Why black kids fail at school
by Shirin Aguiar-Holloway
A HARDHITTING new education report has lifted the lid on a culture of racism in schools which holds black pupils back.
Research by the Joseph Rowntree Foundation showed that Britain 's education system continues to suppress black achievement by having low expectations of black pupils.
Thousands of African-Caribbean children excluded from school are forced to rely on help from poorly-funded community groups to continue their education.
According to study excluded youngsters turned to voluntary organisations, family and friends to help them turn their lives around.
Racism played a part in exclusions, with black pupils
believing they were punished more severely than their
white peers for the same behaviour problems.
Seventeen-year-old Lucinda from London said: "I think it’s because I’m black, especially how the other [white] girl was allowed back to school the next day."
Earl, 18, from Nottingham, said: "They play the white kids against the black ones, being a white child or something, the black child gets in trouble for it and the white child gets away with it, you see them do it
and the black child gets in trouble for it."
The new research, entitled School Exclusion and
Transition into Adulthood in African-Caribbean
Communities, added: “The young people in this study
felt trapped by the white teachers’ and white pupils’
low expectations and understanding of black culture.
"They stereotyped black students as aggressive,
athletic and oversized.”
Exclusions figures show that on average black pupils
are four times more likely to be excluded than their
The study found that only 15 per cent of
permanently-excluded youngsters are reintegrated into
The rest were left in educational limbo’ without any
immediate alternative to school. The report will
merely confirm what has been known for a long time in
the black community.
Gloria Hyatt, Liverpool-based education consultant,
said the issues raised were “old, long and established
problems that are yet to be adequately accepted or
addressed by statutory providers”
Harsher punishments at school “made them conscious of
the fact that race would affect the way they were seen
by others and that the significance of their racial
identity in their experience of exclusion was very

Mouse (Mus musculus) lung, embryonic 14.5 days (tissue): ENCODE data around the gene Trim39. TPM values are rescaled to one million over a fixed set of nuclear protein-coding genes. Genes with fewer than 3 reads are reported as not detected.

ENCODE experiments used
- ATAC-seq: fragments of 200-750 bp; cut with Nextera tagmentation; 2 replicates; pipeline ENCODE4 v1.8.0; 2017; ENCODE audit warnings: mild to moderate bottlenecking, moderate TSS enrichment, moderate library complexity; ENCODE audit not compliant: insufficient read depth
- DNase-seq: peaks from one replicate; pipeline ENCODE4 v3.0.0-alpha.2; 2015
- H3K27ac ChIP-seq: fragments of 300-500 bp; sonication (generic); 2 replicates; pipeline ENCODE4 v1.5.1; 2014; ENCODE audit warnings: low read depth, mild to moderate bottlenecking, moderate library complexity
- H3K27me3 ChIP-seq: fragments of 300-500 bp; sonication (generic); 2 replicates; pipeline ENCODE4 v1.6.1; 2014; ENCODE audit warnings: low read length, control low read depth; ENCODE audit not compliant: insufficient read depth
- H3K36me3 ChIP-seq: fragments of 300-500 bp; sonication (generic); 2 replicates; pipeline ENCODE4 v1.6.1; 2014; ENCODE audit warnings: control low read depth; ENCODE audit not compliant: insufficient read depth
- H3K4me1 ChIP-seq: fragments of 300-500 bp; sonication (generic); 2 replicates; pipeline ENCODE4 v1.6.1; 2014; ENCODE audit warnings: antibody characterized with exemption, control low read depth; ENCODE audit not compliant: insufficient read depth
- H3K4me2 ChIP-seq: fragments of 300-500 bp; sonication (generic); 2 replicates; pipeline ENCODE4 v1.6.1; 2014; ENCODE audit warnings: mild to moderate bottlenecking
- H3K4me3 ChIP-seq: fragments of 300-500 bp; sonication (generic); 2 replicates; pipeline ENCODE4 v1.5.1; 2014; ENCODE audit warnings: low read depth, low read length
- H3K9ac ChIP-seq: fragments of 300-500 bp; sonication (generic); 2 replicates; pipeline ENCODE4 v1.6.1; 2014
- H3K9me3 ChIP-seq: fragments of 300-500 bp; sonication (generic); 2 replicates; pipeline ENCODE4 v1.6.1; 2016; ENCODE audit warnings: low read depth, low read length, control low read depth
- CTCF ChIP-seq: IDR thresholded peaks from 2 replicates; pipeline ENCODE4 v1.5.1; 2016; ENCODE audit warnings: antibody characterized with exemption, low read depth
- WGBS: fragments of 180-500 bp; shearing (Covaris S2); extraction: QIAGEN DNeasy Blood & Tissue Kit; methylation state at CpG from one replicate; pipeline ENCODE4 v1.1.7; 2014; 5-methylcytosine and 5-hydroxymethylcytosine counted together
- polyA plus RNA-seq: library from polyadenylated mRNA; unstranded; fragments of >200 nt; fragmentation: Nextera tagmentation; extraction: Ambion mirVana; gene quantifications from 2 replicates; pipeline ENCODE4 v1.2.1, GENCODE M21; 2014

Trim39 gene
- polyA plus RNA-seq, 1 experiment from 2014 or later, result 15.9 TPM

likely a foretaste of experiences they would have in
Against all the odds, however, most of the excluded
pupils interviewed for the research had overcome their
exclusion and were studying or working, having used
their experience to reassess themselves.
Report co-author Cecile Wright from Nottingham Trent
University said that while being excluded had been
traumatic for youngsters, leading to a loss of dignity
and self-respect, for most it didn’t stop there.
“In most cases it was followed by the development of a
resilient sense of self and a positive black identity
that motivated young people to disprove low official
expectations and prove their worth.
“But it was families and dedicated workers in
community-based groups, usually depending on
short-term funding, who had helped young people to
make that critical change in their lives."
Key recommendations for the government to provide
guidance and training in averting school exclusions
and to fund training of all those involved in the
The study, launched at the House of Commons, was based
on in-depth interviews with 33 African-Caribbean
youngsters aged from 14-19 in London and Nottingham
who had been excluded from school.
Hyatt blasted local education authorities (LEAs) and
the Government for failing black pupils, adding:
“Whilst I think it is good that the LEA want to retain
excluded pupils within mainstream provision, they are
failing these pupils by the level of unacceptable
provision that is currently available.
"There is little encouragement for schools to retain
these pupils and more rationale and pressure to
exclude, leaving the majority isolated and with little
hope of ever returning.”
A Department for Education spokesman said: "We fully
back heads that take tough action to tackle
misbehaviour and disruption in the classroom,
permanently excluding pupils where their behaviour